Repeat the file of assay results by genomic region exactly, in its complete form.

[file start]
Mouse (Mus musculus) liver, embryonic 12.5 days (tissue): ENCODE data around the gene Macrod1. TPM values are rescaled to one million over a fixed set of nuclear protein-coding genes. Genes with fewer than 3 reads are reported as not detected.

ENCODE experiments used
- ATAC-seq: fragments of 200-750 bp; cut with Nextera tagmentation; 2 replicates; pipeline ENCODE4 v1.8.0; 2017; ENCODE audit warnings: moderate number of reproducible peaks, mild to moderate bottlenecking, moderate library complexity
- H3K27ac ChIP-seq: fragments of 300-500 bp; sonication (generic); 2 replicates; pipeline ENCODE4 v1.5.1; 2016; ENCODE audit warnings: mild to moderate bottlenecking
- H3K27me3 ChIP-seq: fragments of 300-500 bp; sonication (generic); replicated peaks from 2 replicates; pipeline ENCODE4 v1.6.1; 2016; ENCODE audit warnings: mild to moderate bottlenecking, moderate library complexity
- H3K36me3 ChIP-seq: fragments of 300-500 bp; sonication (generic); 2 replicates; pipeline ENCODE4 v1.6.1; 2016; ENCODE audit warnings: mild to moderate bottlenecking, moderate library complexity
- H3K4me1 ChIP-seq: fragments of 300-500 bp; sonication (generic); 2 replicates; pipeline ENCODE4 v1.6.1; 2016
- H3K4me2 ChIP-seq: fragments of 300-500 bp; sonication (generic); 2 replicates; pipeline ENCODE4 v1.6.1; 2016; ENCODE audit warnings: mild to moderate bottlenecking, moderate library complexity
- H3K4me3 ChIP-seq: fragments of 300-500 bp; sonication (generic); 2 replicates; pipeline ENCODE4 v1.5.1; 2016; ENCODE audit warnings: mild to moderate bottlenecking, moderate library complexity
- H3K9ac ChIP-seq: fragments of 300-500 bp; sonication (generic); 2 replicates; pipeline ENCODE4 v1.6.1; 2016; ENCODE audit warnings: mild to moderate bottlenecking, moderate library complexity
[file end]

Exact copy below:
Mouse (Mus musculus) liver, embryonic 12.5 days (tissue): ENCODE data around the gene Macrod1. TPM values are rescaled to one million over a fixed set of nuclear protein-coding genes. Genes with fewer than 3 reads are reported as not detected.

ENCODE experiments used
- ATAC-seq: fragments of 200-750 bp; cut with Nextera tagmentation; 2 replicates; pipeline ENCODE4 v1.8.0; 2017; ENCODE audit warnings: moderate number of reproducible peaks, mild to moderate bottlenecking, moderate library complexity
- H3K27ac ChIP-seq: fragments of 300-500 bp; sonication (generic); 2 replicates; pipeline ENCODE4 v1.5.1; 2016; ENCODE audit warnings: mild to moderate bottlenecking
- H3K27me3 ChIP-seq: fragments of 300-500 bp; sonication (generic); replicated peaks from 2 replicates; pipeline ENCODE4 v1.6.1; 2016; ENCODE audit warnings: mild to moderate bottlenecking, moderate library complexity
- H3K36me3 ChIP-seq: fragments of 300-500 bp; sonication (generic); 2 replicates; pipeline ENCODE4 v1.6.1; 2016; ENCODE audit warnings: mild to moderate bottlenecking, moderate library complexity
- H3K4me1 ChIP-seq: fragments of 300-500 bp; sonication (generic); 2 replicates; pipeline ENCODE4 v1.6.1; 2016
- H3K4me2 ChIP-seq: fragments of 300-500 bp; sonication (generic); 2 replicates; pipeline ENCODE4 v1.6.1; 2016; ENCODE audit warnings: mild to moderate bottlenecking, moderate library complexity
- H3K4me3 ChIP-seq: fragments of 300-500 bp; sonication (generic); 2 replicates; pipeline ENCODE4 v1.5.1; 2016; ENCODE audit warnings: mild to moderate bottlenecking, moderate library complexity
- H3K9ac ChIP-seq: fragments of 300-500 bp; sonication (generic); 2 replicates; pipeline ENCODE4 v1.6.1; 2016; ENCODE audit warnings: mild to moderate bottlenecking, moderate library complexity